Connect with us

Hi, what are you looking for?


Kim Jong-Un Vs the International Community: Why does North Korean aggression rage on?

Staff writer Baaz Chandwan looks at the possible reasons for, and outcomes of, renewed North Korean aggression after Operation Vigilant Storm.

Continued North Korean aggression has led to relations between Kim Jong-Un and the West souring in recent years. Mr Kim is persisting in his use of belligerent policies and is violently retaliating towards Operation Vigilant Storm. Whilst U.S. and North Korean tensions have been receiving little media attention in light of the late developments in Ukraine, a redirection of focus is obligatory. We must attempt to understand what Mr Kim wishes to accomplish through relentless missile and artillery firing. 

Operation Vigilant Storm

Operation Vigilant Storm is a series of mock military drills initiated by the U.S. and South Korean governments aiming to increase cohesion between the two air forces. The exercise involves the use of U.S. and South Korean F-35 fighter jets between the 31st of October and the 4th of November 2022 (this has since been extended). As per the United States Indo-Pacific Command, the training aims towards enhancing the “strong combined defence posture.”

North Korea’s Reaction

North Korea’s military hostility began last month when officials launched missiles over Japan and fired artillery into a buffer zone with South Korea. Yet, it seems as if Operation Vigilant Storm may have finally provided ample cover to legitimise North Korean aggression. Promptly after training operations commenced, the North Korean Ministry of Foreign Affairs issued a rather ominous statement. If the U.S. fails to halt Vigilant Storm, “it should be held totally responsible for all the consequences arising therefrom.” Since the issuing of this statement North Korea has fired multiple missiles including 23 launches on Wednesday 2 November.

Genuine fear or deliberate escalation?

Based on North Korea’s excessive military response, one must question why the North Korean leader is resorting to such drastic measures. Some analysts allege the possibility of genuine fear. Nonetheless, the consensus still predominantly rests on the claim that Mr Kim is pursuing deliberate escalation. Whilst it is impractical to pinpoint one reason for the North’s response, the potential of a few can be gauged.

Is power projection intended to achieve favourable negotiation terms?

Since 2006 the United Nations Security Council (UNSC) has imposed numerous economic and financial sanctions on North Korea. These sanctions aimed at halting military developments and increasing pressure to denuclearise. They have undoubtedly impaired North Korean economic progress, but have failed massively in their endeavour to terminate military enlargements. Mr Kim is obviously interested in lifting these sanctions and is possibly concluding that pursuing an escalatory approach will ensure that any diplomatic settlements will compromise the current sanction regime.

A North Korean nuclear weapons test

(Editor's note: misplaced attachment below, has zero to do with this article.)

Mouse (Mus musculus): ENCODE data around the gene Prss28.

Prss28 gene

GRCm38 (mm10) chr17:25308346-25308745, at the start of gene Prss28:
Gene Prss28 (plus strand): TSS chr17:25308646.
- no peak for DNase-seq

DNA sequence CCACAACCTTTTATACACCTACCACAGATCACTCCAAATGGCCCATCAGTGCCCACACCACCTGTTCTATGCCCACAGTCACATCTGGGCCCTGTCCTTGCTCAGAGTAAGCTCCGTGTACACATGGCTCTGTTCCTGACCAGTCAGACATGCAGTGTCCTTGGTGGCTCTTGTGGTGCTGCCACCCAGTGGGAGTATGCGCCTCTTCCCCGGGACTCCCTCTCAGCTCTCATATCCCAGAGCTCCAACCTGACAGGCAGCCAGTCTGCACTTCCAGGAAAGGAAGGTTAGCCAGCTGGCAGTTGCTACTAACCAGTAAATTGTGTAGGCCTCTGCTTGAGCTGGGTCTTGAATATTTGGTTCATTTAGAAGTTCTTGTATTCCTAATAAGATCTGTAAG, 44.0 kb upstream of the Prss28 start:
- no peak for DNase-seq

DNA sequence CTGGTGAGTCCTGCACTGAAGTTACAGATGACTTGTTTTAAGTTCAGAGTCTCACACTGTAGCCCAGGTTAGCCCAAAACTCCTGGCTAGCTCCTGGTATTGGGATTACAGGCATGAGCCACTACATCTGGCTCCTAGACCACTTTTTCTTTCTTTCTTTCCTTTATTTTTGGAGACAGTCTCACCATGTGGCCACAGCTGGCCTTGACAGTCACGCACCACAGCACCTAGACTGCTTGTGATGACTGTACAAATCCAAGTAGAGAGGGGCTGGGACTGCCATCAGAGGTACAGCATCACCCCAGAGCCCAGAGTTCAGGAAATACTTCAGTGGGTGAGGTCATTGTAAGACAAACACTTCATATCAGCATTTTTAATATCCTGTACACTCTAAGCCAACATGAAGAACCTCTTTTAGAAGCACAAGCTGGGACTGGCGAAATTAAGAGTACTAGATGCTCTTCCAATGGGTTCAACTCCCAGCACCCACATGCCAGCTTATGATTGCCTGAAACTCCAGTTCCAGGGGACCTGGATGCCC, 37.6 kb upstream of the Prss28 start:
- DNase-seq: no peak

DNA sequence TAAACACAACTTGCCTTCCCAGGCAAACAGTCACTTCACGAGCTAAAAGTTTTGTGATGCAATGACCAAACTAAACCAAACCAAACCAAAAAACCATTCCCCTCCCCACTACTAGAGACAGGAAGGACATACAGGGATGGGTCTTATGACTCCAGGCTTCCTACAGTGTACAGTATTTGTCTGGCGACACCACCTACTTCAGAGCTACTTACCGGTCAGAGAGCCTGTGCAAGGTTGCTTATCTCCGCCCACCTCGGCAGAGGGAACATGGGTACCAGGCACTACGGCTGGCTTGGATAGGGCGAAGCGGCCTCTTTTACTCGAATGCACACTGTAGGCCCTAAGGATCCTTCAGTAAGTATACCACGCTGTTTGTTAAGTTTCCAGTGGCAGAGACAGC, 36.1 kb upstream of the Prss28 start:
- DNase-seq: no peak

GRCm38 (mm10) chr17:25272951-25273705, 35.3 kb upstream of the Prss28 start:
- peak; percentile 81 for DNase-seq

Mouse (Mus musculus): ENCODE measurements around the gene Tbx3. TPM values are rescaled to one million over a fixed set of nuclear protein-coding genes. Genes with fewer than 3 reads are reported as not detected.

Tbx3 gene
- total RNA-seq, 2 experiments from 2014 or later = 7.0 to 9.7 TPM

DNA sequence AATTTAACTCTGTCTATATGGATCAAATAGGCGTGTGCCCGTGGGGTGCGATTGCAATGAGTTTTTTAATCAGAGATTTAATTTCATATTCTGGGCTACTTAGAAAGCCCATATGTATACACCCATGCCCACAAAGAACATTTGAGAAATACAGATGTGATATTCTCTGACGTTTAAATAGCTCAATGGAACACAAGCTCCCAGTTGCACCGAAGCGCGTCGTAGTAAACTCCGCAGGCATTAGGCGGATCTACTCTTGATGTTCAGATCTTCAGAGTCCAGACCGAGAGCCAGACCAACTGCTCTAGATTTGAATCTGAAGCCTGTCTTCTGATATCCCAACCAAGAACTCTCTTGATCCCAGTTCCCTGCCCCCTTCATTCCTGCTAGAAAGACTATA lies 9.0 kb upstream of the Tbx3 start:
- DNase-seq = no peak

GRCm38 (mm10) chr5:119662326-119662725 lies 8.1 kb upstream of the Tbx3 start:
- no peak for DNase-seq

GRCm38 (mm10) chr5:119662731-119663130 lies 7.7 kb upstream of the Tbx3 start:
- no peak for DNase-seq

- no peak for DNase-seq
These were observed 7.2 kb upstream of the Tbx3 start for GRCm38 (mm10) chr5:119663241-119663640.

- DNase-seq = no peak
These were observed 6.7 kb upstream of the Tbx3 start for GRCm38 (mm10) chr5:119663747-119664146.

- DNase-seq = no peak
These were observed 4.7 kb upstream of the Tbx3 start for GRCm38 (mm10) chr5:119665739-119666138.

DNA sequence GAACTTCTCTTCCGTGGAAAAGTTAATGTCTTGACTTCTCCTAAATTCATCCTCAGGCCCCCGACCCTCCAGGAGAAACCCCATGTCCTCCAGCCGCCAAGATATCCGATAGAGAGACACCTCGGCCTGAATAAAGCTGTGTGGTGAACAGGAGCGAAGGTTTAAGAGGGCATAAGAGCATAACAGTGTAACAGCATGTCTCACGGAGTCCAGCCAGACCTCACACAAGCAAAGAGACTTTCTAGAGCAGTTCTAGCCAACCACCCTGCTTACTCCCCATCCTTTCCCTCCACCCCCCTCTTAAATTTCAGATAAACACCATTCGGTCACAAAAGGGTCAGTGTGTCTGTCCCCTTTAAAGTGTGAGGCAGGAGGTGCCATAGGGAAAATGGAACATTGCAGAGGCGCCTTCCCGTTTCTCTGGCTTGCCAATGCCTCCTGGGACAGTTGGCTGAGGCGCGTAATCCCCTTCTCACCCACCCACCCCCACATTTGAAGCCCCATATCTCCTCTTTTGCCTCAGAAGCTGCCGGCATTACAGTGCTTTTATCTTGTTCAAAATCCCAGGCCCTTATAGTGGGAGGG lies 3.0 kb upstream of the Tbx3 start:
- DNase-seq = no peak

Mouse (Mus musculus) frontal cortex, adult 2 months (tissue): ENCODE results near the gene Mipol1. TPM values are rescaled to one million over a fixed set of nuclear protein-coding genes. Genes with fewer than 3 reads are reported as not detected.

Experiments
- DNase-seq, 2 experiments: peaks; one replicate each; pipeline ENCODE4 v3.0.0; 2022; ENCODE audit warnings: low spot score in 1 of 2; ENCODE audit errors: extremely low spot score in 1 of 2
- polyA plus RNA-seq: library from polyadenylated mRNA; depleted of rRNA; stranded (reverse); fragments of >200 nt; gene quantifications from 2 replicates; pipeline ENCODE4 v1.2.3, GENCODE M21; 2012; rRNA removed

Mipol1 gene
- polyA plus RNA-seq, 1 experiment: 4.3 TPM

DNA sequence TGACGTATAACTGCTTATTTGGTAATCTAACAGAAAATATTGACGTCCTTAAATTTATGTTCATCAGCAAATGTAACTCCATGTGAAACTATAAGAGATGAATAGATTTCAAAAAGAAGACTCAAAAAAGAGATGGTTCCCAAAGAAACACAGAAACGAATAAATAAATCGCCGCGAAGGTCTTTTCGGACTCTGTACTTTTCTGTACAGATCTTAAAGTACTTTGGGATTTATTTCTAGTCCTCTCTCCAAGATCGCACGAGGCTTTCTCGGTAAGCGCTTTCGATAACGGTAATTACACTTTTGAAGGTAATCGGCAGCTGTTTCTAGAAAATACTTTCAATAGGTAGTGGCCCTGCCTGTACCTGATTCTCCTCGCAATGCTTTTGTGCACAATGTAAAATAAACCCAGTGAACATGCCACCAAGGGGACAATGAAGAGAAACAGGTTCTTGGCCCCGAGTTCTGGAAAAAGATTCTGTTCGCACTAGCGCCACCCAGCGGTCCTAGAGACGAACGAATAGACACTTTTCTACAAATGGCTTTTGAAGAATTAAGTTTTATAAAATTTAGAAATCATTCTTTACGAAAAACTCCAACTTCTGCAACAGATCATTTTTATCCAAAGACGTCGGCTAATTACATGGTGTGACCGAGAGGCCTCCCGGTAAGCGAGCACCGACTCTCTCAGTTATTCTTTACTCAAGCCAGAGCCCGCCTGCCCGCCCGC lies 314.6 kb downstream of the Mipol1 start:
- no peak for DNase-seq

The last official North Korean nuclear weapons test was conducted in 2017 and led to the UNSC enforcing harsher sanctions. However, these sanctions have been principally ineffective in deterring North Korean nuclear advancements. New claims indicate that Mr Kim is once again looking at testing tactical nuclear weapons.

A Korean Central News Agency article from October 10 confirmed that the Supreme leader oversaw “military drills under the simulation of an actual war.” These simulations were precisely aimed at injuring South Korean infrastructure (mainly military bases). Moreover, they placed a central focus on the mobility and efficacy of North Korean nuclear weapons. Such simulations also convey the possibility of a preemptive nuclear strike on South Korea. This becomes more alarming when paired with the fact that the North has recently revoked its “no first use” doctrine. 

There can be no singular explanation for North Korean aggression. Rather, it is likely that increased belligerence has stemmed from a culmination of factors. Nevertheless, states will need to continue pursuing diplomatic measures since the possibility of a preemptive nuclear strike cannot be eliminated. If Mr Kim decides that embarking on such a mission would be the most effective way to achieve his objectives, the prospect of Armageddon will slowly emerge from the shadows that liberal scholars had banished it to.



The last day people can register to vote for the upcoming UK general election will be 18 June – don’t miss out. On 4...

A photo of a street in Delhi A photo of a street in Delhi


Staff Writers Aryan Pandla and Abhinav Poludasu reflect on the results from the recent election in India, considering its impact on Narendra Modi’s power...

Dame Jocelyn Bell Burnell delivers the 2024 Higgs Lecture at KCL. Dame Jocelyn Bell Burnell delivers the 2024 Higgs Lecture at KCL.


Staff writer Anoushka Sinha reports on this year’s Higgs lecture, delivered by Dame Professor Jocelyn Bell Burnell and hosted by the KCL Physics department...


Staff Writer Grace Holloway provides a guide to the major sporting events to get excited for this summer. As the football season draws to...


Information received under the Freedom of Information Act (2000) shows that ten King’s College London (KCL) locations across London still contain potentially dangerous asbestos....


Staff Writer Leah Napier-Raikes argues that the death of Aaron Bushnell is the product of the increasingly apparent distance between the American people and...


Staff Writer Guillaume Antignac recounts his recent trip to Cuba, the island’s struggles, and the role its powerful neighbour, the US, has had in...



Roar writer Aneela Aslam on the impact of the recent Roe v. Wade ruling on abortion rights in the US and American democracy. Roe...